No form of handling of your reptile should ever be taken lightly, as each restraint has some effect on their behaviour, life, or other activities. Confidence, knowledge – and often assistance – is required when handling them.
Not only can reptiles hurt you (by biting and scratching), but you can also hurt them with careless handling. Due to their lifestyle, many captive reptiles are physically unfit, overweight, and have weakened bones. Dropping them, failing to support their spine, or holding them incorrectly can cause severe injuries.
You also need to remember that reptiles usually hate being lifted up. While many will accept it, few will like it. It is a stressful event and the best way to reduce that stress is to handle them calmly, safely, and for only a short time.
Depending on the animal’s species various precautions need to be taken.
The attitude and behaviour of lizards varies greatly with species, age, and state of health.
- Bearded dragons, except for the eastern species (Pogona barbata), are usually quite docile and easy to handle.
- The larger skinks such as blue-tongued lizards (Tiliqua scincoides) and shingle backs (Tiliqua rugosa rugosa) are also usually placid and accept handling.
- Eastern water dragons (Physignathus lesueurii) are flighty and can be aggressive as adults.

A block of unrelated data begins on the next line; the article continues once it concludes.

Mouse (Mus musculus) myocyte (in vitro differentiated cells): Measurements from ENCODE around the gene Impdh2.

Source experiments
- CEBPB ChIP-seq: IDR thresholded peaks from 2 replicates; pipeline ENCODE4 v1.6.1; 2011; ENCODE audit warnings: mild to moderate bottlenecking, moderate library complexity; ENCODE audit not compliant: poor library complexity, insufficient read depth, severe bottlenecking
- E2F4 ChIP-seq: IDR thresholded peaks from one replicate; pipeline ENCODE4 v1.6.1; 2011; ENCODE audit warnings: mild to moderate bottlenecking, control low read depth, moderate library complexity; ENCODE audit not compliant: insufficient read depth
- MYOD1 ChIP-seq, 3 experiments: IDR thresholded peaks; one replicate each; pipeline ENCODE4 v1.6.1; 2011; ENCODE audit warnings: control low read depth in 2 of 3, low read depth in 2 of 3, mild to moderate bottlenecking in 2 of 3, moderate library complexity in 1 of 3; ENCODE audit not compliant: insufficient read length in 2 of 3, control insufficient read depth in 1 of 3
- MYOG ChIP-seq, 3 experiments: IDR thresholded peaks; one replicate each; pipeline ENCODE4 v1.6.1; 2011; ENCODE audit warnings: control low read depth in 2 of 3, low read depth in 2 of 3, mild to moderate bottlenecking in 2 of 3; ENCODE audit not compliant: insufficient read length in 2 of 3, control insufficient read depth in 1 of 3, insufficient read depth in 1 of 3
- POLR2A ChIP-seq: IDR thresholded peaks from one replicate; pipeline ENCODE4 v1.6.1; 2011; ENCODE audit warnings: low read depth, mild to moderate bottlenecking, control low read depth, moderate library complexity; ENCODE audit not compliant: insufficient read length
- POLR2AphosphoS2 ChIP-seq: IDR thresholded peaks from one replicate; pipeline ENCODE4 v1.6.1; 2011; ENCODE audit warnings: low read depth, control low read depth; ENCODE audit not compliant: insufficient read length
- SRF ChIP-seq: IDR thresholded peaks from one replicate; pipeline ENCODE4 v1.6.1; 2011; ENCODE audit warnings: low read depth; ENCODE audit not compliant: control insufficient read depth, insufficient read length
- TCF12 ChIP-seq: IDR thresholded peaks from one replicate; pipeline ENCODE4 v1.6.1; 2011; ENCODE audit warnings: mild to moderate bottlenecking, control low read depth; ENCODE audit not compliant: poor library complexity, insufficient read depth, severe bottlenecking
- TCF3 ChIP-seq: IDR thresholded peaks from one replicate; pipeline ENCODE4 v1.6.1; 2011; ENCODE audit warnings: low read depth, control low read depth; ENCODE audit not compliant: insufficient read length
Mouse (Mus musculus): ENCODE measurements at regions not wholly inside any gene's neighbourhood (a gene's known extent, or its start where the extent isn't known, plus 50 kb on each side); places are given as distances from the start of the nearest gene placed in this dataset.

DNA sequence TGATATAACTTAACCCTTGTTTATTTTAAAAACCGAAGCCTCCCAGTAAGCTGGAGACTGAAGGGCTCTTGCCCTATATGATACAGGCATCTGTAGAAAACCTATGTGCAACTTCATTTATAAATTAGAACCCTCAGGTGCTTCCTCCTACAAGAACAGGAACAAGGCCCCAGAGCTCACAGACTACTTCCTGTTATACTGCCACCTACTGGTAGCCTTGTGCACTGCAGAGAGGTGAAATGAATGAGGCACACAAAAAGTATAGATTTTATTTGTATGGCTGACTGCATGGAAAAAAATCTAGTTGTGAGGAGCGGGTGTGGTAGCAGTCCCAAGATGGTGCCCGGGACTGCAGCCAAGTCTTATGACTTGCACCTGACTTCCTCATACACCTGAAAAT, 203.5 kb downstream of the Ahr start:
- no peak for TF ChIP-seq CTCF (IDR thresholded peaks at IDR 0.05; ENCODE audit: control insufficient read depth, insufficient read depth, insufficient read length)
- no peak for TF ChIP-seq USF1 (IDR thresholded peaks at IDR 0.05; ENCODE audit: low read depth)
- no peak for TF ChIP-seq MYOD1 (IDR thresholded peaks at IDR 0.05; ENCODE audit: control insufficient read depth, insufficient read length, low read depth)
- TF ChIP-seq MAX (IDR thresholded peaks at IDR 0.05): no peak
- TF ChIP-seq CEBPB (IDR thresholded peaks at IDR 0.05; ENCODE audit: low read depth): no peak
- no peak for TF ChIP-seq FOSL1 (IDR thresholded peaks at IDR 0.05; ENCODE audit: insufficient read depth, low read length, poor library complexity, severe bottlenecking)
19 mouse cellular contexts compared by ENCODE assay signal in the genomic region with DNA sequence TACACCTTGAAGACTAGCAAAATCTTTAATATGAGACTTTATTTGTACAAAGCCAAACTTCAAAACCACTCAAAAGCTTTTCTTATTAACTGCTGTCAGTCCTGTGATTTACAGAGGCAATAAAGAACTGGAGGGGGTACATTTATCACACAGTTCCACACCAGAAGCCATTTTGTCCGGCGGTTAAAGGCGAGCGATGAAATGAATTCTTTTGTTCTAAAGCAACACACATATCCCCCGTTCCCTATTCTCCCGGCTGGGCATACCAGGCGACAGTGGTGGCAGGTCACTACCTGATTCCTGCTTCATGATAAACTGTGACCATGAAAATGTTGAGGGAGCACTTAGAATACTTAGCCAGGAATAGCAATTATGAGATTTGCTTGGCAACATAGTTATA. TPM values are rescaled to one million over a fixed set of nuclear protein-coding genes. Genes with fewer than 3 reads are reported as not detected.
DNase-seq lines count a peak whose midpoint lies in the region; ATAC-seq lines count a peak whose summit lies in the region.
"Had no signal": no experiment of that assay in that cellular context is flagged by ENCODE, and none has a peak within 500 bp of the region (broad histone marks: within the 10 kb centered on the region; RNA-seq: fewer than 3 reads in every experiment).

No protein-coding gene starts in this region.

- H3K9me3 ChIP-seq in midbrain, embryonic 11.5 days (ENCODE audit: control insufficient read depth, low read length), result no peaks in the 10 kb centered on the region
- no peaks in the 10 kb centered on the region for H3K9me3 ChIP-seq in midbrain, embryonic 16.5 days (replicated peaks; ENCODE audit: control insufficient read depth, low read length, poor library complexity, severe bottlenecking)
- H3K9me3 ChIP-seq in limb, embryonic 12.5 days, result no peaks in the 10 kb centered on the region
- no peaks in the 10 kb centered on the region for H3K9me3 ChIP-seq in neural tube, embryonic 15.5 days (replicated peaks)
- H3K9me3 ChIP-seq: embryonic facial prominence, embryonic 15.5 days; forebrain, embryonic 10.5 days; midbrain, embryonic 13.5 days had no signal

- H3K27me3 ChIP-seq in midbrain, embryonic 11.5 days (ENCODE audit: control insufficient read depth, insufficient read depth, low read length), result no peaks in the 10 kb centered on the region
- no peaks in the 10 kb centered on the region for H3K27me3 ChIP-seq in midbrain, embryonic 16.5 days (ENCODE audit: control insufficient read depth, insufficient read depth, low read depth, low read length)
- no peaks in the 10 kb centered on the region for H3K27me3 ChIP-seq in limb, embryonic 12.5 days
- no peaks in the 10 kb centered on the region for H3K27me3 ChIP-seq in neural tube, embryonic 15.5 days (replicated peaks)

- Many monitors are potentially dangerous, capable of not only biting and scratching, but also using their long tail as a powerful whip.
Be aware of autotomy – the ability of geckos and skinks to drop their tail to distract a predator while the lizard escapes. Unfortunately, this sometimes happens when these animals are handled, particularly if lifted by their tail.
Spinal and leg support is important when handling lizards. If they feel unstable or unsupported, they are more likely to struggle as they attempt to escape, and this can result in injury.
Instead, “Be the rock or the tree” – support the lizard on your hand or forearm with their legs supported, and they will usually relax. If needed, Bearded dragons can be gently restrained by holding the base of their tail with your thumb. Other than that, squeezing them to restrain them is usually not needed and may trigger an escape response.
Stress: Watch for signs of stress in your reptile while they are being handled. When stressed, bearded dragons will darken the skin on their back, sides, and under their chin (the beard). Many reptiles will struggle against handling if they are stressed. If your reptile is getting stressed, it might be best to return them to their enclosure before it gets any worse. Stressed reptiles may become unexpectedly aggressive or, particularly if stressed a lot and often (e.g., by frequent handling), they may fall ill.
Most Australian pythons, especially if captive-bred, are usually placid and will accept handling. The scrub python (Morelia amethistina), juvenile Jungle carpet pythons (Morelia spilota cheynei), the green tree python (Morelia viridis), the water python (Liasis fuscus), and the Children’s python (Anteresia childrenii) are the exceptions – many of these listed species can be quite aggressive when handled.